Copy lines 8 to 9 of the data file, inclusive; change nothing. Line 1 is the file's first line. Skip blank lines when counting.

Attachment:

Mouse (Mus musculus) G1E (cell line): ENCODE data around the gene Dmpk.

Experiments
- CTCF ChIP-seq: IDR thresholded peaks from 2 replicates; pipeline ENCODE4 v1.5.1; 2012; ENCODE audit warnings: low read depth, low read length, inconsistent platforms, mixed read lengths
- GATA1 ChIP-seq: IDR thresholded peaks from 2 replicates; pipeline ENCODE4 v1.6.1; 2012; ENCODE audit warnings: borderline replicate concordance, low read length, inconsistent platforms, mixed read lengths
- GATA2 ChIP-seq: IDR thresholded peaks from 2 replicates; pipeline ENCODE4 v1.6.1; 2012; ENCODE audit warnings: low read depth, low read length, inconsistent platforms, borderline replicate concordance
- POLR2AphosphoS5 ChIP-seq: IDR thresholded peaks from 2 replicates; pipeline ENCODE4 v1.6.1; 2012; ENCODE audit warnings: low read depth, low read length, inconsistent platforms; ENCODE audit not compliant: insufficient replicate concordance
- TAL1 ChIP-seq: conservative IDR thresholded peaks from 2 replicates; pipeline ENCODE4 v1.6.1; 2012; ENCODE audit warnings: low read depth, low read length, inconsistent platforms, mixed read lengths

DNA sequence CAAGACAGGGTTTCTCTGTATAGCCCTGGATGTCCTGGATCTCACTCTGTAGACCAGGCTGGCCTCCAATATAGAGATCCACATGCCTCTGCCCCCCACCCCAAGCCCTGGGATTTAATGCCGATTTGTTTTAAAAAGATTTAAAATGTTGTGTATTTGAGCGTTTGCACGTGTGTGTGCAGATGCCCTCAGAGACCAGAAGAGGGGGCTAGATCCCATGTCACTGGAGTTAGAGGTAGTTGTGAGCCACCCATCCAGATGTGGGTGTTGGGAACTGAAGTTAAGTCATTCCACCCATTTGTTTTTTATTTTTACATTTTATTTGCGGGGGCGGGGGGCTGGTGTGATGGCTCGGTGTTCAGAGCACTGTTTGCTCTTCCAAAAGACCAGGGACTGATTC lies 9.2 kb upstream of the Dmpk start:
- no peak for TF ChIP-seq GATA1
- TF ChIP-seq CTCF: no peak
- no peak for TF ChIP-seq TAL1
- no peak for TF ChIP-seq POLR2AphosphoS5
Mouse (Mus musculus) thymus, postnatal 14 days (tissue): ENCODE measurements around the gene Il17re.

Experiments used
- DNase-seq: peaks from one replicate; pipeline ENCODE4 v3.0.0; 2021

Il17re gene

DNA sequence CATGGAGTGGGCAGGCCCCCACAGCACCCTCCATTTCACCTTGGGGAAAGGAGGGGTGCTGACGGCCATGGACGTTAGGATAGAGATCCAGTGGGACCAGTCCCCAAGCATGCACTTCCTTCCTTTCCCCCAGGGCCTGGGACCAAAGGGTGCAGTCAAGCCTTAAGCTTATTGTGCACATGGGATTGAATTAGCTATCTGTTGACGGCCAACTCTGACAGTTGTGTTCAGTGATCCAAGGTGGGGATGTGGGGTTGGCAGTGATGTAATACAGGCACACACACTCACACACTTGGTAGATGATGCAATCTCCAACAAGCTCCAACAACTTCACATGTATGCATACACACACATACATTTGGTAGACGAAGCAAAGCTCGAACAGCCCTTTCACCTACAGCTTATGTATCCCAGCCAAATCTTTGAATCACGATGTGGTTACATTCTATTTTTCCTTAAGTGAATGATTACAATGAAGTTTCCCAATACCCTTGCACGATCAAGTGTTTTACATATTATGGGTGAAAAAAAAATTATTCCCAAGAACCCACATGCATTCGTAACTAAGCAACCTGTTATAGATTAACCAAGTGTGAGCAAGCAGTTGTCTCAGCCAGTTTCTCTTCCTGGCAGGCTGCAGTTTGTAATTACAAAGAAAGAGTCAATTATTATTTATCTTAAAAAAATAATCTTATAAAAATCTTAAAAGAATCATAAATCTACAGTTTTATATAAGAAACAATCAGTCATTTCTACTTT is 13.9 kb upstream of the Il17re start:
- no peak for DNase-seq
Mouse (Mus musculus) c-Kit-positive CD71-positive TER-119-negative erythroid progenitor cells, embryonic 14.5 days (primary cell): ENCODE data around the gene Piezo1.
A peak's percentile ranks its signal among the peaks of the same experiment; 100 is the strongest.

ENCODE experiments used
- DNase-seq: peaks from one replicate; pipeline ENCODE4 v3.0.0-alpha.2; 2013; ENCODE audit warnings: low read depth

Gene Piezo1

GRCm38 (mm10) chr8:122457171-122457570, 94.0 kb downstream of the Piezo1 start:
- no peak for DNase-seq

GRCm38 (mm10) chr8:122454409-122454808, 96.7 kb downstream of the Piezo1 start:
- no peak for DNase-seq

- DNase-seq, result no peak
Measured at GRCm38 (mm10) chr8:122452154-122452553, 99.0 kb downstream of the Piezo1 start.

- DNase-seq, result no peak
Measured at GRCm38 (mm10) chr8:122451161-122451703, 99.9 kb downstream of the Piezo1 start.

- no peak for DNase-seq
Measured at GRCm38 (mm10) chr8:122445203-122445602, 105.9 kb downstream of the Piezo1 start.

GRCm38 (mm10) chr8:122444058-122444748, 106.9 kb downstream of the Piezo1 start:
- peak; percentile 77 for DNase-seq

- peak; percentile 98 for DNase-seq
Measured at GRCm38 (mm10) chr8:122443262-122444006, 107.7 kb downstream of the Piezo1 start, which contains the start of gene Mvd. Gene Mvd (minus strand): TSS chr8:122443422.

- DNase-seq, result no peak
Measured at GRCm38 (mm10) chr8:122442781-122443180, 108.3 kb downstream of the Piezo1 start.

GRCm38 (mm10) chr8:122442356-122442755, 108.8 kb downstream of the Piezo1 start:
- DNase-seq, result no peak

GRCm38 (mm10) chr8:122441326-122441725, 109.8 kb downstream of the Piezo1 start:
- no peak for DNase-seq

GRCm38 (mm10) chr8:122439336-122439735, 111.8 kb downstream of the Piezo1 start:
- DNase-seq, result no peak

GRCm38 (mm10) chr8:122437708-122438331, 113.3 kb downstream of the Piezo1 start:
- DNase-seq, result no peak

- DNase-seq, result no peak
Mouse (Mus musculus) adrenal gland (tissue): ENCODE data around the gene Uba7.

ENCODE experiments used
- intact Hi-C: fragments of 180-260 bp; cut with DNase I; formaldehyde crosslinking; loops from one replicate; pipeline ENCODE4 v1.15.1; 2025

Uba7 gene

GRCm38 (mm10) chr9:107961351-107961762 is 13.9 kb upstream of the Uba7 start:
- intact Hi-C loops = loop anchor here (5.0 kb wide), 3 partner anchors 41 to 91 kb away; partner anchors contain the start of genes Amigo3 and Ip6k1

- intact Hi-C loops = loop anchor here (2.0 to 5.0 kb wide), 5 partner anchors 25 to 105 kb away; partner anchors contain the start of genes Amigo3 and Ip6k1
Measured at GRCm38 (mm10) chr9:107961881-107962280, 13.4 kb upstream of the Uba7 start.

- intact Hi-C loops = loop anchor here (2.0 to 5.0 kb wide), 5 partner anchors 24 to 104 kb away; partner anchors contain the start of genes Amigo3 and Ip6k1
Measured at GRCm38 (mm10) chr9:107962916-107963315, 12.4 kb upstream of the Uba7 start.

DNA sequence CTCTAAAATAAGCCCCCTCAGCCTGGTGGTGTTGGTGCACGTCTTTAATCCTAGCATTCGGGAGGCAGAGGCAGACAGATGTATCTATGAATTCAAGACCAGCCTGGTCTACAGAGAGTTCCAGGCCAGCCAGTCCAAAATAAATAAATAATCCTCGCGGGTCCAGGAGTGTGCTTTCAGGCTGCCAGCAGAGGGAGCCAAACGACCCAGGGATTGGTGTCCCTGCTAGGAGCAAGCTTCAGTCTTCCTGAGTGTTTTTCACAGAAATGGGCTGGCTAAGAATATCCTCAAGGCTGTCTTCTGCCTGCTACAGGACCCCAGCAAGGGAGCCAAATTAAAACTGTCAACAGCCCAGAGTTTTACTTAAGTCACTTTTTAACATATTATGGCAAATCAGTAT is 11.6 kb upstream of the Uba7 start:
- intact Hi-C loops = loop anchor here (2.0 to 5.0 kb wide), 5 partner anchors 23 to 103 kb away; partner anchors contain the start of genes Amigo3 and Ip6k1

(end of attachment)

DNA sequence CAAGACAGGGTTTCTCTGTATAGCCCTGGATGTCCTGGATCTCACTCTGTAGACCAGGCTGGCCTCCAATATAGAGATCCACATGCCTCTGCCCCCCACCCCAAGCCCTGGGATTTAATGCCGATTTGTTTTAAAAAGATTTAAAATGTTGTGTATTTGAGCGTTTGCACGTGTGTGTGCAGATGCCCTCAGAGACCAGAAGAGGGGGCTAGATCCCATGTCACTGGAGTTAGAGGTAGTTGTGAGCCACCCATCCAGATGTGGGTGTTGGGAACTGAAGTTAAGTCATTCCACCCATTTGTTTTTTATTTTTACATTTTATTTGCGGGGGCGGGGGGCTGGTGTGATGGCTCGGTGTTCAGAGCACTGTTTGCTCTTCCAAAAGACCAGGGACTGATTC lies 9.2 kb upstream of the Dmpk start:
- no peak for TF ChIP-seq GATA1